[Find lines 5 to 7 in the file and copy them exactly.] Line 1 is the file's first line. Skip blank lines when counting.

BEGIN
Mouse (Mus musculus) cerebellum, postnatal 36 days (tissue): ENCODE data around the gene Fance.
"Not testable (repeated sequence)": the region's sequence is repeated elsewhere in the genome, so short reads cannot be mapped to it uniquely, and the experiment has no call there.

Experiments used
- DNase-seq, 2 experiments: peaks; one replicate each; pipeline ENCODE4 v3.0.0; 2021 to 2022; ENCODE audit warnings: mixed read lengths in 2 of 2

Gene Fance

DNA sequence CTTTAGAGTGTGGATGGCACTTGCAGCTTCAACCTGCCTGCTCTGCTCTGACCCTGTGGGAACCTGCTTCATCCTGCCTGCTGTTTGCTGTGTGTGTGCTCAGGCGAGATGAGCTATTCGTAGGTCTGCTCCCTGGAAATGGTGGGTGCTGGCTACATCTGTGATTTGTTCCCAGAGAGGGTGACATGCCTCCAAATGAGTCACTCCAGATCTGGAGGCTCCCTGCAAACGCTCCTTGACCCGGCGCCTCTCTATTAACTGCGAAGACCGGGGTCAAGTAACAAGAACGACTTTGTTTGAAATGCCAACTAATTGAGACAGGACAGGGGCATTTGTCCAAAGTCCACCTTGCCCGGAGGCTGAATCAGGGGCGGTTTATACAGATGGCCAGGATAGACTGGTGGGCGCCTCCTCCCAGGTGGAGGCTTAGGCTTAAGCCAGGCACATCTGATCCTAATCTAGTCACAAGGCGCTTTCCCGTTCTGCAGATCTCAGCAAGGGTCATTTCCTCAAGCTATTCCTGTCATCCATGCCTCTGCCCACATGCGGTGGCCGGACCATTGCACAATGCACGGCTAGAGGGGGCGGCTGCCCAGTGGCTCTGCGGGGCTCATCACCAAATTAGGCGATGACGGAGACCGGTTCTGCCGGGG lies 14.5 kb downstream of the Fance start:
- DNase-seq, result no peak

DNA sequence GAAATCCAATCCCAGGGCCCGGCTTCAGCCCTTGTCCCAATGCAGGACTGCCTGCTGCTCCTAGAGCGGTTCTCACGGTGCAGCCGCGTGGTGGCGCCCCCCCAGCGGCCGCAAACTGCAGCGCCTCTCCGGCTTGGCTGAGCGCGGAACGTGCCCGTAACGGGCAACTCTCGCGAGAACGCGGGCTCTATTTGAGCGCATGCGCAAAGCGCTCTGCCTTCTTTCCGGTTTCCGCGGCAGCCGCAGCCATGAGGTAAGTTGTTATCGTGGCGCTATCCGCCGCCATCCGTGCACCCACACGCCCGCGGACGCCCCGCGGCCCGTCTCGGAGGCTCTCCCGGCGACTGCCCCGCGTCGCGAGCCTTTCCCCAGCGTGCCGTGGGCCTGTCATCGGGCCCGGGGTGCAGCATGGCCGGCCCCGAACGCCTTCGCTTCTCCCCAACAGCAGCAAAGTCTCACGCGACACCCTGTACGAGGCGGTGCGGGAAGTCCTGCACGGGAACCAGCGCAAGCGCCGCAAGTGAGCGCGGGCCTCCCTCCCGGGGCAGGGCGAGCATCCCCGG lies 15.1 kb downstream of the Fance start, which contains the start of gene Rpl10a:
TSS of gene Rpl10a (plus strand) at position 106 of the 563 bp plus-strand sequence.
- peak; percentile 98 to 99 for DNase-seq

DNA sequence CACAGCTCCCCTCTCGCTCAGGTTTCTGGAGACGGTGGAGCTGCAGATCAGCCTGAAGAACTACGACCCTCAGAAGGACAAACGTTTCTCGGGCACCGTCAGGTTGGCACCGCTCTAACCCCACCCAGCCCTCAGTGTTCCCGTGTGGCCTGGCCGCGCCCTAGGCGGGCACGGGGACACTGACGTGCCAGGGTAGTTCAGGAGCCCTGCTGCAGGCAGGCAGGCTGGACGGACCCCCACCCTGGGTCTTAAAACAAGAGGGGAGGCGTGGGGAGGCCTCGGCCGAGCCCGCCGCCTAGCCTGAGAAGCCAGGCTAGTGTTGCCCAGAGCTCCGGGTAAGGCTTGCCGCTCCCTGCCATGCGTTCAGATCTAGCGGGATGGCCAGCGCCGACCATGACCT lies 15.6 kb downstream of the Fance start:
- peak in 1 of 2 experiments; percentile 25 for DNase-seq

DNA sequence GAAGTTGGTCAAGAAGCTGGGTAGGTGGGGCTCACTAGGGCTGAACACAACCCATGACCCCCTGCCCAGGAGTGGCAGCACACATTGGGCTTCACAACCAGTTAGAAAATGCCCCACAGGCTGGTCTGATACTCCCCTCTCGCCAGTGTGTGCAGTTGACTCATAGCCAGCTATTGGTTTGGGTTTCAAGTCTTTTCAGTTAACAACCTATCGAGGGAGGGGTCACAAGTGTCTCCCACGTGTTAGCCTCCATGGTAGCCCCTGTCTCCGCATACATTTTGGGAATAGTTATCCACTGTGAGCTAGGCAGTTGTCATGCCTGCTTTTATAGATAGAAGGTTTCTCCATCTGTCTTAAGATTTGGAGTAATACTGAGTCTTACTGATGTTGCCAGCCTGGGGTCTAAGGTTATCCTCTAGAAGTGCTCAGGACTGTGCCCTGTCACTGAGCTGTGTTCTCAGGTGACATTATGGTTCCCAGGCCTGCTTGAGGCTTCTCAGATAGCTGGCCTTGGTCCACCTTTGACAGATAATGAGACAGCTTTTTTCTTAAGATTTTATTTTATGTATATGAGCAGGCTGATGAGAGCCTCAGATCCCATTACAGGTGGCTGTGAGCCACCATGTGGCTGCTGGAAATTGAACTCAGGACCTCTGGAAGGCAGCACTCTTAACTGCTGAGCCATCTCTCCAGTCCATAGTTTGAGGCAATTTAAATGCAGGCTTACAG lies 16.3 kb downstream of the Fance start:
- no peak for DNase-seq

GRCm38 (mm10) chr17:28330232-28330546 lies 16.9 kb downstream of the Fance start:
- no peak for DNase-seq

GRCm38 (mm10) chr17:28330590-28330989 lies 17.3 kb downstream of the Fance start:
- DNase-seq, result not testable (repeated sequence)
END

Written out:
Gene Fance

DNA sequence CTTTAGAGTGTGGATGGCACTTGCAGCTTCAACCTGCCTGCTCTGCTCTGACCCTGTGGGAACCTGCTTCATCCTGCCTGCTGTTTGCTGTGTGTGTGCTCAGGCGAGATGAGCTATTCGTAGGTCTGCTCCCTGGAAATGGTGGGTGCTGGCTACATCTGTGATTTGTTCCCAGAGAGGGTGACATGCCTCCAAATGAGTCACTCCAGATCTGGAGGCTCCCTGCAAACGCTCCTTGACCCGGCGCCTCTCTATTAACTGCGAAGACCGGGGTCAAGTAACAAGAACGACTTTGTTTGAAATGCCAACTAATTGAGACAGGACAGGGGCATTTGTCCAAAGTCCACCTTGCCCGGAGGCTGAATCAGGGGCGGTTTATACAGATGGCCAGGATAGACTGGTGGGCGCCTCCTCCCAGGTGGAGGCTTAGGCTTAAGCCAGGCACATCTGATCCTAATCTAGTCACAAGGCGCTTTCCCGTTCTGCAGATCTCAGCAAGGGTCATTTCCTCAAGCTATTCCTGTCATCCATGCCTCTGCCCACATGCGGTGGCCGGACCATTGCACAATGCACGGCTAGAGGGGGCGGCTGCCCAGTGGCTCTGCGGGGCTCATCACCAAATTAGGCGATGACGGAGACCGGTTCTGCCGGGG lies 14.5 kb downstream of the Fance start:
- DNase-seq, result no peak